The cherry on the top of the Slovakian cake
The silence is broken by the tinkling of the dessert forks. The classical music in the background is subtle assuring a moment of peace and reflection while tasting the delicacies on the plates. The many varieties of the mouthwatering cakes delight our eyes. The Hungarian Dobos cake tastes the creamiest I have ever tasted so far. The white chocolate covered poppy seed cake is a perfectly balanced peace of heaven and the ice cream and the Sachertorte are full of flavor. We are so excited that the cookies go round and each of us have a helping from the other´s cake. This is one of those moments when you wish to have the belly of an ogre so you can sit here an entire day and eat all the cakes. And the next day start all over again.
Humming and yumming in delight, our eyes wander involuntarily to the walls of the room, from the paintings to the ceiling, from the wooden chair decor back to the cakes. We realize the place got animated with other customers while our main focus was on the cakes.
The patisserie which was almost empty when we entered hosts now a middle-aged couple, a lonely young maiden sipping coffee and reading a book, a family with 2 children and another middle-aged man.
Not much room left in the 8 tables rooms.
We wonder whether our presence made all these people get tempted to enter, or maybe they just simply got curious as we did when we got a glimpse of the interior through the window. And the interior is captivating...
The walls are richly decorated with pictures of saints, Greek mythological figures, angels, depictions of the seasons, growth and wealth painted in Renaissance and Neo-Renaissance style. The chandeliers are held by angels and the ceiling is covered with painted shipping maps. It took 6 years for the painters of the Slovak Art Academy to finish this masterpiece.
The chairs, the benches and backrests are meticulously carved with floral motifs.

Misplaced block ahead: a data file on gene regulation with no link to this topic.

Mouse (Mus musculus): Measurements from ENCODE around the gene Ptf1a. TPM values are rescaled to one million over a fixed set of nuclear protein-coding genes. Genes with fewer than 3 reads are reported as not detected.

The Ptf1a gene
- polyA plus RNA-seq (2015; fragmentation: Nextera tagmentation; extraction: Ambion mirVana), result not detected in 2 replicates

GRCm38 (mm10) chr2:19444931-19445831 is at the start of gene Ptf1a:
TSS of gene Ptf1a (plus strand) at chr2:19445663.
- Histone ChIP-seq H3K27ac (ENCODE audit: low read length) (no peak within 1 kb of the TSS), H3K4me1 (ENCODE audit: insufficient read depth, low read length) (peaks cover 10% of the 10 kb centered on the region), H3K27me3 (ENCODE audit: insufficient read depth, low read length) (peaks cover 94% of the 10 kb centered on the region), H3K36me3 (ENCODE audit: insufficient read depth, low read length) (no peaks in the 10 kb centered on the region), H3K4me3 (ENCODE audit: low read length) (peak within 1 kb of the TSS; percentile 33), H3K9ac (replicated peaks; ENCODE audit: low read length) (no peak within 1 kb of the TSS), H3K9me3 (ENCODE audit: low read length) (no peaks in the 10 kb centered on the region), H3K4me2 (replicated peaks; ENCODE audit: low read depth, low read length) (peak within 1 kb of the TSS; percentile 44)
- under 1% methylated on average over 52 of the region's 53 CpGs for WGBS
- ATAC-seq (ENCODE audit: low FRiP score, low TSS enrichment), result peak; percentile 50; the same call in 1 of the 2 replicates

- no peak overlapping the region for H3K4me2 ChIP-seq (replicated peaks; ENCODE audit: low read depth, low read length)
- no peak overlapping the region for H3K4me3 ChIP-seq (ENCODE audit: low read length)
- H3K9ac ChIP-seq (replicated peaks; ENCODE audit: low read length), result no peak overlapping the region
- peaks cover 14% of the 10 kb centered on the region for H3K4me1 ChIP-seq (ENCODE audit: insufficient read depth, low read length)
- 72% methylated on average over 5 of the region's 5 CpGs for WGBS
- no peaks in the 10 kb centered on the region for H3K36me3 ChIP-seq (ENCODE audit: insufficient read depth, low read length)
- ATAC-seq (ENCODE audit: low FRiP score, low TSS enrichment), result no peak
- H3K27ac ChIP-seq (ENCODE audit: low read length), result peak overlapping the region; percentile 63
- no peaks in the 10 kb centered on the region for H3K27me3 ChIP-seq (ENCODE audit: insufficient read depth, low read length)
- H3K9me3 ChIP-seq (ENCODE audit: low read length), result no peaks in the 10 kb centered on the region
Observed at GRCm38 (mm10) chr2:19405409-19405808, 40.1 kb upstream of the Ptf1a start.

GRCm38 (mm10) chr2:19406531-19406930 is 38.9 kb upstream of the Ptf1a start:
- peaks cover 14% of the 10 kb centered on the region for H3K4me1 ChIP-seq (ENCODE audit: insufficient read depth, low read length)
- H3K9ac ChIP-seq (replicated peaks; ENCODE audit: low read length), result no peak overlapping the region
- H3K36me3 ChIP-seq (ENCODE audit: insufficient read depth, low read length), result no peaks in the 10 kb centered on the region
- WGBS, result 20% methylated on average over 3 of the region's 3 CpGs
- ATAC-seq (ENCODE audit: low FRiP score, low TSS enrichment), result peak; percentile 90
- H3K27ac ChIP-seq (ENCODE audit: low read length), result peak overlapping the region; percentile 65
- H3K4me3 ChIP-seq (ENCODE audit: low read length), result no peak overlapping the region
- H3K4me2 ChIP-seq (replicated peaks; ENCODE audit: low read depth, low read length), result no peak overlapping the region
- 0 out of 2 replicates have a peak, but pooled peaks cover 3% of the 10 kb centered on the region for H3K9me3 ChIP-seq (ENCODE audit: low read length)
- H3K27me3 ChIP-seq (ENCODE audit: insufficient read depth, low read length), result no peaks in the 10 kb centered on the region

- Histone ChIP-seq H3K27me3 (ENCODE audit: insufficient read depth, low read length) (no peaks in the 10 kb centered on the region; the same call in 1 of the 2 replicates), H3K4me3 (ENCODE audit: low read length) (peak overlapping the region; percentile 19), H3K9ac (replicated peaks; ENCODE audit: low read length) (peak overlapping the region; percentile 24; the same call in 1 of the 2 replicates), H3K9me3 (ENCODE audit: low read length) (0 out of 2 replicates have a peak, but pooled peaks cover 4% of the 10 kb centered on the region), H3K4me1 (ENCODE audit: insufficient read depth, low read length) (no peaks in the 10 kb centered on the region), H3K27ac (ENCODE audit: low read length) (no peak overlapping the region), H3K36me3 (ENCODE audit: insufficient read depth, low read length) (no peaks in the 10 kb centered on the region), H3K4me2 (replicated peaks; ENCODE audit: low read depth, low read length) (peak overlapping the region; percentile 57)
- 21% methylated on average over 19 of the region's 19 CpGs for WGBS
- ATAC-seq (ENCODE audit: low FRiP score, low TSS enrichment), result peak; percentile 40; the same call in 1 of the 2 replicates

Finishing our drinks, we decide to go on an exploration tour to discover more hidden gems of the place. The reception area is also decorated with paintings of historical and royal figures, chandeliers in form of deer antlers, wooden carved cabinets protecting tea sets and cookie plates.
Next to the cake counter on the divider wall is a large clock decorated with wooden carved and colored dwarves and flowers.
In the next room the exhibition of the cookie and tea sets continues. The place is worth of its pastry shop-museum title. The carefully selected collection looks like the heritage of a wealthy, or royal family and is the more valuable version of the sets we would find in the servings of our grannies.
There is also a third room in the back, but this one is closed for visitors. We find out that it was also in use, but due to the fewer customers, it is now opened only on special occasions. The pastry-shop functions as a museum with an entrance fee of 10 euro and a cake and a soft drink or coffee are included in the price. In comparison with the general prices in town, the entrance fee might seem a little high, but the host holds on to this custom no matter what.
Suddenly we hear Greg´s mom coming up from downstairs: ˝Check out the restroom. So beautiful I almost did not dare use it.˝
We go down the lower level curious to see the reason of such wonder.
Reaching the bottom of the stairs we come into a lobby, on the left a ready-steady bar waiting only for the orders.
In front of the bar, behind vaulted steel bars a large room is hiding in the dark. Given its bunker style one might imagine it´s a perfect men´s cave, but it´s rather used for occasional gatherings.
Opposite the stairs is a 3D painting depicting a deep wine cellar. Whether there was indeed a cellar behind the walls or it´s just an artistic image remains a mystery.
We reach the toilet where the closet and the sink are painted with abstract motifs. The pissoir has an interesting shape too: its top is a Greek mythology type man-beast sided by two dragons, the inside shows cupid with his bow and arrow in the middle of nature above a waterfall.
The place is indeed creatively decorated and on our way out we try to take in as much of the local atmosphere as possible.
The patisserie-museum which was once the ˝Sturtzer˝ candy shop runs now under the name Konditorei Kormuth.
The owner seems to be among the few people who still uphold the traditions of the Austro-Hungarian empire and he speaks all three „official” languages of old Bratislava (German, Hungarian and Slovakian) and clings to the traditions of his patisserie, assuring an authentic piece of history.
This pleasant place with beautiful paintings and art collection, and the wonderfully tasty locally-made cakes guarantee all visitors a unique experience for which worth coming by and one may gladly return.